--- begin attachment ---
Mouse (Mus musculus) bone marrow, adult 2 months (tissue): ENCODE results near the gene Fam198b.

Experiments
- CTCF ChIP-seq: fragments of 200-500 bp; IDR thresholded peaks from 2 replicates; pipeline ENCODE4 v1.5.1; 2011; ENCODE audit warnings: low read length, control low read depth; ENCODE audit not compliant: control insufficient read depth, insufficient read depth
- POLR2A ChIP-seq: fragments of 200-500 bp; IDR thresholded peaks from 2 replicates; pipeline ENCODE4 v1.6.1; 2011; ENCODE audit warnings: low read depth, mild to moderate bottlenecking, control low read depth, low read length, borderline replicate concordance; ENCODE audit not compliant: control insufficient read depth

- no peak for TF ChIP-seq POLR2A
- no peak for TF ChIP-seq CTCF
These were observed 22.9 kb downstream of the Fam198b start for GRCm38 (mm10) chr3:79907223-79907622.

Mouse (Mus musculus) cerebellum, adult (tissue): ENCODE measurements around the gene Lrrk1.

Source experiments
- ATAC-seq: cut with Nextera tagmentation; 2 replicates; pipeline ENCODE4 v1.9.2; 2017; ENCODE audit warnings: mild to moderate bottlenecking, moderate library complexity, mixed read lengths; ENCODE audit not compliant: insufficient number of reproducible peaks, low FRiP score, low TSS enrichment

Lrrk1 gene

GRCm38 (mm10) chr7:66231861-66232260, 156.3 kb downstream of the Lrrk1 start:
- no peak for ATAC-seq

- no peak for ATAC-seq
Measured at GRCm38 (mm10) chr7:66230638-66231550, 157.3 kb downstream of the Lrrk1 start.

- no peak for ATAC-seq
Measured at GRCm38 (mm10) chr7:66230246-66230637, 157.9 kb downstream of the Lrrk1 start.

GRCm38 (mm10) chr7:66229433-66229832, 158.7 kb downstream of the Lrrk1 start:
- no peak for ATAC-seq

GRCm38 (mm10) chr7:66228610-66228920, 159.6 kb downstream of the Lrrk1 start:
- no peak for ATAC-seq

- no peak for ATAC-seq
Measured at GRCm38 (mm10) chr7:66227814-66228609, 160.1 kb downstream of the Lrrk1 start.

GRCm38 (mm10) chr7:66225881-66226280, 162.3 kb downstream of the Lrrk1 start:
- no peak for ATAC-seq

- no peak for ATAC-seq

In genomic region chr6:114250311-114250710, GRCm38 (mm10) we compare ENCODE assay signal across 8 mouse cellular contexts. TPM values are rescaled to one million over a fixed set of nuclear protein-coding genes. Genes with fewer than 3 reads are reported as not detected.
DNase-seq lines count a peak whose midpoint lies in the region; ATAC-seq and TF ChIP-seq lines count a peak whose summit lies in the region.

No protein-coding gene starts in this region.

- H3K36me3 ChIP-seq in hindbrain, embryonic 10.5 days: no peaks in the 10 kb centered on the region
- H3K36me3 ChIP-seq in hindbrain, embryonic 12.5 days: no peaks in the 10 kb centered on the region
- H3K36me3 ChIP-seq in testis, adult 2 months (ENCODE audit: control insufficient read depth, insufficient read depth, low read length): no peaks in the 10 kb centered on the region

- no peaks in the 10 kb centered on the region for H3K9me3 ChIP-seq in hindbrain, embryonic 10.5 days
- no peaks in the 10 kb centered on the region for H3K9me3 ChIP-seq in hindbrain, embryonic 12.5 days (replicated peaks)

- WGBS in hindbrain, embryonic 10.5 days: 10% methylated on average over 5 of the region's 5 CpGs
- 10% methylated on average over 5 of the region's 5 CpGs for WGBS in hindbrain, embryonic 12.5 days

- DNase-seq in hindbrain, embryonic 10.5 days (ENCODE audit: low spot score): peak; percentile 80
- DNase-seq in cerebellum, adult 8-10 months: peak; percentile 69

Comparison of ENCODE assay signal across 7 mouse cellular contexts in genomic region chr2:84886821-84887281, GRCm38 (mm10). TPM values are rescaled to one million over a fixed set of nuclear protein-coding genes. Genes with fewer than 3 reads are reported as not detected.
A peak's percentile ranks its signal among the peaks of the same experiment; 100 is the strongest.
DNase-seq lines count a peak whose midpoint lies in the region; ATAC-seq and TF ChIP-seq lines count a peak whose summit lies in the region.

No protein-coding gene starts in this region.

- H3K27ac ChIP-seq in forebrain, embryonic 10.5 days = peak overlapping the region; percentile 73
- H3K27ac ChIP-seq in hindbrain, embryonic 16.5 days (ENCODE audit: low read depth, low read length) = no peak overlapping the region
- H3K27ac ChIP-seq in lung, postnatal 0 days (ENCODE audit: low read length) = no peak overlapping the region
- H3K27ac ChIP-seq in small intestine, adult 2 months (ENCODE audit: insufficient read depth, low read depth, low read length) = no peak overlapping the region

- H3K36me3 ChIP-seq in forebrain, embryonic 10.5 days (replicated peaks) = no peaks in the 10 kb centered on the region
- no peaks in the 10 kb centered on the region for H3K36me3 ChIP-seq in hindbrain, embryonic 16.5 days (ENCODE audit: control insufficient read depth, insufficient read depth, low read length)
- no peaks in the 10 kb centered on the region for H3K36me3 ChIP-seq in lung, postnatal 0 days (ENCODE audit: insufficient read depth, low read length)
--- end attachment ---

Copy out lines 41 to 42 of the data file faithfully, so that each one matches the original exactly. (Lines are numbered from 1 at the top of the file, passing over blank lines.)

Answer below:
DNase-seq lines count a peak whose midpoint lies in the region; ATAC-seq and TF ChIP-seq lines count a peak whose summit lies in the region.

No protein-coding gene starts in this region.